Once a boutique engineering company, WSP has ballooned in recent years to become a major player in global design consultancy and project management, with a current market capitalization topping $18-billion. Mr. L’Heureux wants to expand the company further. He outlined a three-year strategic plan this March that aims to boost net revenues 30 per cent to well over $10-billion a year and increase adjusted net earnings per share by 50 per cent by 2024.

WSP said it secured a new bank credit facility worth £600-million (about $935-million), including commitments for the full amount of the RPS purchase price, in order to meet British takeover regulations. But it intends to use the proceeds from share sales to fund the takeover.

The company said it will sell $400-million worth of equity in a bought deal with a syndicate of underwriters led by CIBC Capital Markets, National Bank Financial and RBC Capital Markets. It will raise another $400-million in a private placement with three existing WSP shareholders: Singapore sovereign wealth fund GIC, Canadian pension fund manager Caisse de dépôt et placement du Québec and the Canadian Pension Plan Investment Board.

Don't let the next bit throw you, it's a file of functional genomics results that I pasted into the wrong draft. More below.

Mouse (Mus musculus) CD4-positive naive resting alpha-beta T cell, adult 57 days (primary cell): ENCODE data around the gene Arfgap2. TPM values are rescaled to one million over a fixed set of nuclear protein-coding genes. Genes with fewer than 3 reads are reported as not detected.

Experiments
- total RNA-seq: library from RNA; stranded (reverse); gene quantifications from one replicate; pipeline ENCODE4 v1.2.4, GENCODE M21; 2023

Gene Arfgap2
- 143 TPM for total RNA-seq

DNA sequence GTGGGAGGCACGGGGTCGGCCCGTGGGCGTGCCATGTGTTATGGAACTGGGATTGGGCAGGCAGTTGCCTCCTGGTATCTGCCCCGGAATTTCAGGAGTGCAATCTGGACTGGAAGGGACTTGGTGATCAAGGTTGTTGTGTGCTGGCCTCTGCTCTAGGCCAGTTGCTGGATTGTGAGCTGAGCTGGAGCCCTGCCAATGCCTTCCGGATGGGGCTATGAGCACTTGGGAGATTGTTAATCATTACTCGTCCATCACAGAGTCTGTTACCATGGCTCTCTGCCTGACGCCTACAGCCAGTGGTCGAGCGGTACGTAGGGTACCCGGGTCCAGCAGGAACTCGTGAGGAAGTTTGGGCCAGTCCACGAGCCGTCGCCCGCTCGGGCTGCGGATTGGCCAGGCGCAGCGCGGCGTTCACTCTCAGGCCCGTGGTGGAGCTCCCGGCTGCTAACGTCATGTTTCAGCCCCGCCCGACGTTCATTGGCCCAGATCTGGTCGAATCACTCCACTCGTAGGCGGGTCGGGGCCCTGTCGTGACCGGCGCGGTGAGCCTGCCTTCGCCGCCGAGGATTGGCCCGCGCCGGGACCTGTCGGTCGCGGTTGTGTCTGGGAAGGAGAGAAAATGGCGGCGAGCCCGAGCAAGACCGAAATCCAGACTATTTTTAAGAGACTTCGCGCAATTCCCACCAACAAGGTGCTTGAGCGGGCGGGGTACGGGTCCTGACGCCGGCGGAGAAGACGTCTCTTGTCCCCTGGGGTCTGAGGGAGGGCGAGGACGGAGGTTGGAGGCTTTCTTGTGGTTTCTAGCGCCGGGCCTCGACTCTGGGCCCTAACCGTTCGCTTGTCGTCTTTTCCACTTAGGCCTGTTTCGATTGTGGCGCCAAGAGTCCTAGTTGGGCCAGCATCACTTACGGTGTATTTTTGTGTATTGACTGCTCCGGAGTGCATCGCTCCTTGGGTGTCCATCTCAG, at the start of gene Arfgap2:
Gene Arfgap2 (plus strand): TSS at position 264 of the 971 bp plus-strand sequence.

London Stock Exchange-listed RPS generates about two-thirds of its revenue from environmental work and water services and has longstanding relationships with major water utilities in the U.K. and Ireland, Mr. L’Heureux said. It has also developed a deep expertise in oceanic science, which it uses to support offshore wind energy players, he added.

RPS’s board intends to recommend the deal, WSP said. The Canadian company said it has the backing of directors and other shareholders holding about 18 per cent of RPS stock.

WSP is one of the most active companies in Canadian infrastructure megaprojects – involved in the development of 18 of the 20 biggest projects currently under way, according to trade publication ReNew Canada. This latest takeover would bring its total employee count to 70,000 and boost revenue to $10-billion a year on a pro-forma basis.